The Motion Picture’s antagonist, so to speak, is Voyager 6 (calling itself V’Ger), a fictional iteration of the NASA satellite program given a major mission instructive: Learn as much about the universe as you can, and bring it back to us. After falling into the hands of an alien race, its code is adapted and it erroneously starts devouring all it comes in contact with in order to learn more.
These ideas were malleable, but also required depth: With science fiction there’s never been one parameter that neatly boxes it in, as a classification. The most conservative definition categorized a type of fiction that based itself in real or imagined future scientific advancements, but truthfully, science fiction—at its best, most wondrous and full—has always grown beyond that definition. Though, exactly in what way depended on who you asked.
Isaac Asimov himself saw the potential as “the branch of literature which deals with the response of human beings to changes in the level of science and technology.” John W. Campbell Jr. argued that while it necessitated some bit of scientific methodology in a fictional form, the genre would also explore “what the results look like when applied not only to machines, but to human society as well.” Kim Stanley Robinson thought of the genre as “an historical literature… In every sf narrative, there is an explicit or implicit fictional history that connects the period depicted to our present moment, or to some moment in our past.”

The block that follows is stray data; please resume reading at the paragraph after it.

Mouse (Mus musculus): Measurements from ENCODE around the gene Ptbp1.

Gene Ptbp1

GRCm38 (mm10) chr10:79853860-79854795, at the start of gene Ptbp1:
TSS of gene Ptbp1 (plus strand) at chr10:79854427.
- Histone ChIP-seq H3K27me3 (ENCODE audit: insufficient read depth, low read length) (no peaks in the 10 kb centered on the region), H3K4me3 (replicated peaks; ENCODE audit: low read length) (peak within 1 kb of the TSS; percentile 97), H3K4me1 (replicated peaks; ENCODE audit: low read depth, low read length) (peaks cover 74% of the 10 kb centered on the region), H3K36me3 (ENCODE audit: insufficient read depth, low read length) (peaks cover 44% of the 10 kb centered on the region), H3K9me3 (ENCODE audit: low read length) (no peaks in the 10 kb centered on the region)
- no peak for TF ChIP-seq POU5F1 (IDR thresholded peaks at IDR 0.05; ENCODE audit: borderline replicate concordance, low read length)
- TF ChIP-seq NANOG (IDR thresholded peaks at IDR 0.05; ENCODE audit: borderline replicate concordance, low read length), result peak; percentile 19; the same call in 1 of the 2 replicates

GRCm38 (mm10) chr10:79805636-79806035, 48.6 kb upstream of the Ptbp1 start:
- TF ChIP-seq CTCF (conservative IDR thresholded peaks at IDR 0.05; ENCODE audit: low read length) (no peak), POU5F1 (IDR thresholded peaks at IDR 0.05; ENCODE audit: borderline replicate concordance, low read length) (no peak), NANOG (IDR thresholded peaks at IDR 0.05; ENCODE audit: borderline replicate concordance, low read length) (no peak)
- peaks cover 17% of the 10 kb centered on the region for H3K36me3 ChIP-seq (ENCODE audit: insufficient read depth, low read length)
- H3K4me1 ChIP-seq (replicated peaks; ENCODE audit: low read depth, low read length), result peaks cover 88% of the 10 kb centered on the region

The differences were not usually unbreachable or wholly different; a matter of where you put the accent of the work. Indeed whatever consensus can be found falls somewhere past the categorization of a story that asks “What if?” and involves some sort of social commentary, reflection, or understanding. It demanded that stories not just have some sort of technological advancement, but that the development challenged (or even outright changed) what we hold dear about humanity as a concept. Beyond those deep themes, the multiverse is your oyster.
Which is what The Motion Picture seems most interested in peering into. Director Robert Wise’s vision seems close to Stanley Kubrick’s 2001: A Space Odyssey, with its long, meticulous shots of spaceships doing their thing and coursing through infinite space. (The two share actual DNA in the form of Douglas Trumbull, who did special effects for both.) But neither its story, its visuals, or its messages seem to come close to the brilliance of Kubrick’s space saga. There’s a reverence there, for space and its adventurers, but it doesn’t seem to manage to bring anything to the table; devoid of either revelry or revelation, it’s got little insight on the human condition.
It’s not hard to see Roddenberry and his ideals as directly at odds with the promise of an action franchise. The genre’s fluidity often makes for potent insights, but puts it at odds with a more rigid genre like action.
For whatever other trappings and meldings of the grouping is true, action calls for (at least) two sides, drawn from ideologically opposing arguments, coming to blows. The ideas that drive them to battle need not be simple, but often call for some flattening of principles as they turn to violence.